BRUSSELS (Reuters) - Turkey demanded on Thursday that the European Union start easing restrictions on Turks traveling to the EU next year if it wants cooperation to stem the flow of Syrian refugees and other migrants to Europe.
As EU leaders met in Brussels to discuss making concessions to Turkey in return for help with Europe’s migration crisis, EU sources said Turkish ministers asked EU negotiators in Ankara for 3 billion euros ($3.41 billion) in financial aid and a broadening of long-running talks on eventual Turkish membership of the bloc.
Turkey was also seeking more high-level political dialogue with invitations for President Tayyip Erdogan to summits after an ice-breaking visit he made to Brussels earlier this month.
EU diplomats said an existing plan to ease visa requirements for Turks could be speeded up, but only if Ankara met the technical conditions, and that member states were prepared to discuss further funding, although on a more modest scale.
Requests for Turkey to be put on a list of “safe countries”, whose nationals would not normally be granted asylum in Europe, broader accession talks and more EU-Turkey summits could find support, they said.
Turkey and delegates from the European Commission in Ankara were “close to finalizing” agreement on a joint action plan they hope will improve conditions for the more than 2 million Syrians in Turkey to encourage them to stay, EU officials said.
The plan also envisages cooperation on border patrols and fighting people-smugglers.
“It’s a reset of our relationship, together with a firm commitment on both sides to cooperate on dealing with the refugee issue,” a senior EU official told Reuters.
Turkish Prime Minister Ahmet Davutoglu said Ankara would not finalize a previously drafted agreement to take back migrants rejected by the EU without progress on the visa issue.
“We will not sign the readmission agreement before steps are taken on the Schengen visa and thus a visa liberalization is secured for Turkish citizens,” he told a television interviewer, saying he wanted a deal by the first half of next year.
Parallel, linked agreements on readmission and visa-free travel were made in late 2013, laying out conditions to be met, and expectations, that would take some three to four years.
French President Francois Hollande said of the Turkish demand: “Just because we want Turkey to help us by keeping back refugees, we mustn’t ease restrictions unconditionally ... So there will be a proposal that will set many conditions.”
Chancellor Angela Merkel told the German parliament before leaving for the summit that Europe needed to offer better support to help Turkey deal with the influx of refugees from war-torn neighbors. Over two million Syrians are in Turkey.
“Without a doubt Turkey plays a key role,” said Merkel, who will visit Istanbul on Sunday. “Most war refugees that come to Europe travel via Turkey. We won’t be able to order and stem the refugee movement without working together with Turkey.”
Merkel’s trip to meet Erdogan just weeks before the second Turkish general election this year is a key political gesture. In a smaller concession, the European Commission has postponed its annual progress report on Turkey’s accession bid, often highly of human rights.
Yet embracing Turkey and especially Erdogan, who critics see as increasingly authoritarian, poses dilemmas for EU leaders. Many accuse the president of weakening civil rights in the last couple of years, notably regarding minority Kurds and the media.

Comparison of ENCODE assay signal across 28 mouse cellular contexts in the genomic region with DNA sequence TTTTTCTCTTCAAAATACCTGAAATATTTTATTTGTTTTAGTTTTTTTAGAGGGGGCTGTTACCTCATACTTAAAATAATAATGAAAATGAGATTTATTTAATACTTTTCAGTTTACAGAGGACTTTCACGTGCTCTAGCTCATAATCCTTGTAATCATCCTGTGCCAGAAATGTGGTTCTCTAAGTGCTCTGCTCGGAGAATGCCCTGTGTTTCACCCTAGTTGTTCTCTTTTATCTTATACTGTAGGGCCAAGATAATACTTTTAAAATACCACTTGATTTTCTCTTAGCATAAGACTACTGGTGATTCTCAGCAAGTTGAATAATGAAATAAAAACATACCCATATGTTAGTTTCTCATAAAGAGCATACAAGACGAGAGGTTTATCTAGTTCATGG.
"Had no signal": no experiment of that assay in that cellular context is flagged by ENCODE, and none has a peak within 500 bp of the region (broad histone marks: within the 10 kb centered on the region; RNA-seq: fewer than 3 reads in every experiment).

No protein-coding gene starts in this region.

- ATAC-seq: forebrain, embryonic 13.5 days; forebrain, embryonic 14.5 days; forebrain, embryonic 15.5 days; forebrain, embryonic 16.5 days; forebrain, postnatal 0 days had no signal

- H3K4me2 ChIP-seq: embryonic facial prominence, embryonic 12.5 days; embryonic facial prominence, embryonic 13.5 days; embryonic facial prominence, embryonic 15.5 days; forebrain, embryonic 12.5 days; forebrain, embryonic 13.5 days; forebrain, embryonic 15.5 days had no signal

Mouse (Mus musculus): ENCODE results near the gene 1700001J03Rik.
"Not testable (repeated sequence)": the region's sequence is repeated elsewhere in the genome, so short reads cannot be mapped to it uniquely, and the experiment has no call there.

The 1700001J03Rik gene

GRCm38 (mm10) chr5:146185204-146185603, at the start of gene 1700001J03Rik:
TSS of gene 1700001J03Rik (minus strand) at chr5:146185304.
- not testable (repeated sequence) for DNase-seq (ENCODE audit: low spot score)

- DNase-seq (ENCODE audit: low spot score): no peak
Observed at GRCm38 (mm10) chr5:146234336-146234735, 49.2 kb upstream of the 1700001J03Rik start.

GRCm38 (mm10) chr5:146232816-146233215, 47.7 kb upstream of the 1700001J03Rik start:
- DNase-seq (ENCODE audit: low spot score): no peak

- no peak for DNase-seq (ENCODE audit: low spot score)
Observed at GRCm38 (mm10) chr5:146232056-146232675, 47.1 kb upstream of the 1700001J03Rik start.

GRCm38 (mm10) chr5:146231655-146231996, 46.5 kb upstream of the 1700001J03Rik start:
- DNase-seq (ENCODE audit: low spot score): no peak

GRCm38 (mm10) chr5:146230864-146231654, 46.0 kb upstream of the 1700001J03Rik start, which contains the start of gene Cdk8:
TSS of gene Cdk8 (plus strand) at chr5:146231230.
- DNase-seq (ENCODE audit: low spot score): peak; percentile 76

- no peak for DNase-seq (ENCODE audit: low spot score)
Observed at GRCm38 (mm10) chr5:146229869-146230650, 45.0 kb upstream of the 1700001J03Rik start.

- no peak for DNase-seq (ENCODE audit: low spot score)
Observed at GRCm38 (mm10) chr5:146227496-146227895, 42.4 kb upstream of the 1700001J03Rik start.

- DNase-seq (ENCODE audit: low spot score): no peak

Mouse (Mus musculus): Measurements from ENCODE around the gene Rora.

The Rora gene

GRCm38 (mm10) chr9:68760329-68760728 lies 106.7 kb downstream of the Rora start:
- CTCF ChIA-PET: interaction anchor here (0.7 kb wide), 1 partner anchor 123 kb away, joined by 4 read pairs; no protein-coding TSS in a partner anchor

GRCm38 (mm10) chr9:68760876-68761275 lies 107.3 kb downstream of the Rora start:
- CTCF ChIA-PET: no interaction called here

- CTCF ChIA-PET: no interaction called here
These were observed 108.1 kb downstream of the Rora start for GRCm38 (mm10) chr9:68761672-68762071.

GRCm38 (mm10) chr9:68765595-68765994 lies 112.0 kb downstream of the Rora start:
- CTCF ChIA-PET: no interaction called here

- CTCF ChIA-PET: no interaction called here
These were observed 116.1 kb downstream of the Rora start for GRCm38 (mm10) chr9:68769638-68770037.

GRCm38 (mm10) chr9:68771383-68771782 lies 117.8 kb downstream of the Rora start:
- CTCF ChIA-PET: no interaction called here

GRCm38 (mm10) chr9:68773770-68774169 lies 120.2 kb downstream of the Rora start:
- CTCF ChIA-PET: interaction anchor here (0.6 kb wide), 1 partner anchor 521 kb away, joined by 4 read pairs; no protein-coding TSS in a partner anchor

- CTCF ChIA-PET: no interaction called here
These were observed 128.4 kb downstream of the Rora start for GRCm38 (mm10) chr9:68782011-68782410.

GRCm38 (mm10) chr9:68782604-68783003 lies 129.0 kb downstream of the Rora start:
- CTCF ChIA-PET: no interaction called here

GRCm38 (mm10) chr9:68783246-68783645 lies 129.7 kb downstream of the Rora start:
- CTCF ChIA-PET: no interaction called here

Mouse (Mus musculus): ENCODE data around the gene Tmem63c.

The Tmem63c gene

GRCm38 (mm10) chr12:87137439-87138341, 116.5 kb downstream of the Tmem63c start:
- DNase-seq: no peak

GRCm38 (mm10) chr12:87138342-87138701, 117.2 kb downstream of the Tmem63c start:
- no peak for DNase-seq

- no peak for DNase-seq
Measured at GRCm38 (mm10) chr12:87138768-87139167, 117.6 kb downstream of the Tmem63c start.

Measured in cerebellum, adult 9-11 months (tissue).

But the EU’s political priority has changed.
“In our neighborhood, we are not asking any more for fundamental rights after the Arab Spring,” said a senior EU political leader. “We are asking for stability.”
Many, notably in Berlin and Paris, doubt whether such a populous, poorer and mostly Muslim country can ever join the Union. Yet the EU is desperate for Turkey’s help and ready to meet some of Erdogan’s demands, notably for easier travel for Turks to the EU, economic cooperation and diplomatic goodwill.
Efforts to end the division of Cyprus between the Greek-speaking state that is an EU member and the Turkish-backed one in the north of the eastern Mediterranean island are also a factor in relations. EU diplomats worry that Erdogan may use the migration crisis as added leverage.
“We understand the added value of Turkey,” one said. “But we cannot give it carte blanche.”
Adding to uncertainties in negotiating any deal with Turkey is the turmoil that followed a bombing Ankara blames on either Kurds or Syria-based Islamists, as well as a snap parliamentary election on Nov. 1 that will determine Erdogan’s future powers.
European Council President Donald Tusk said before chairing the summit: “We need ... guarantees that Turkey’s response to our offer will be as substantive as ours.”
Pouring cold water on Turkish calls for Europe to support its proposals for “safe zones” for refugees in northern Syria, Tusk said he wanted to focus on “more realistic targets”. He noted that Russia’s recent military intervention in Syria complicated matters, given Moscow’s opposition to safe zones.
The EU is offering Turkey additional funding to help build facilities for the large numbers of Syrians it has taken in. It is also considering easing visa conditions for Turks, at first for business travel and possibly students — though this is bound up with legal benchmarks in the EU accession process.
Diplomats say the visa issue is important for Ankara, as is a general willingness to lend Erdogan international prestige.
Draft conclusions of the summit, seen by Reuters, read:
“Successful implementation will contribute to accelerating the fulfillment of the visa liberalization roadmap. The EU and its member states stand ready to increase cooperation with Turkey within the established framework and step up their political and financial engagement substantially.”
Writing by Alastair Macdonald; Editing by Paul Taylor; @macdonaldrtr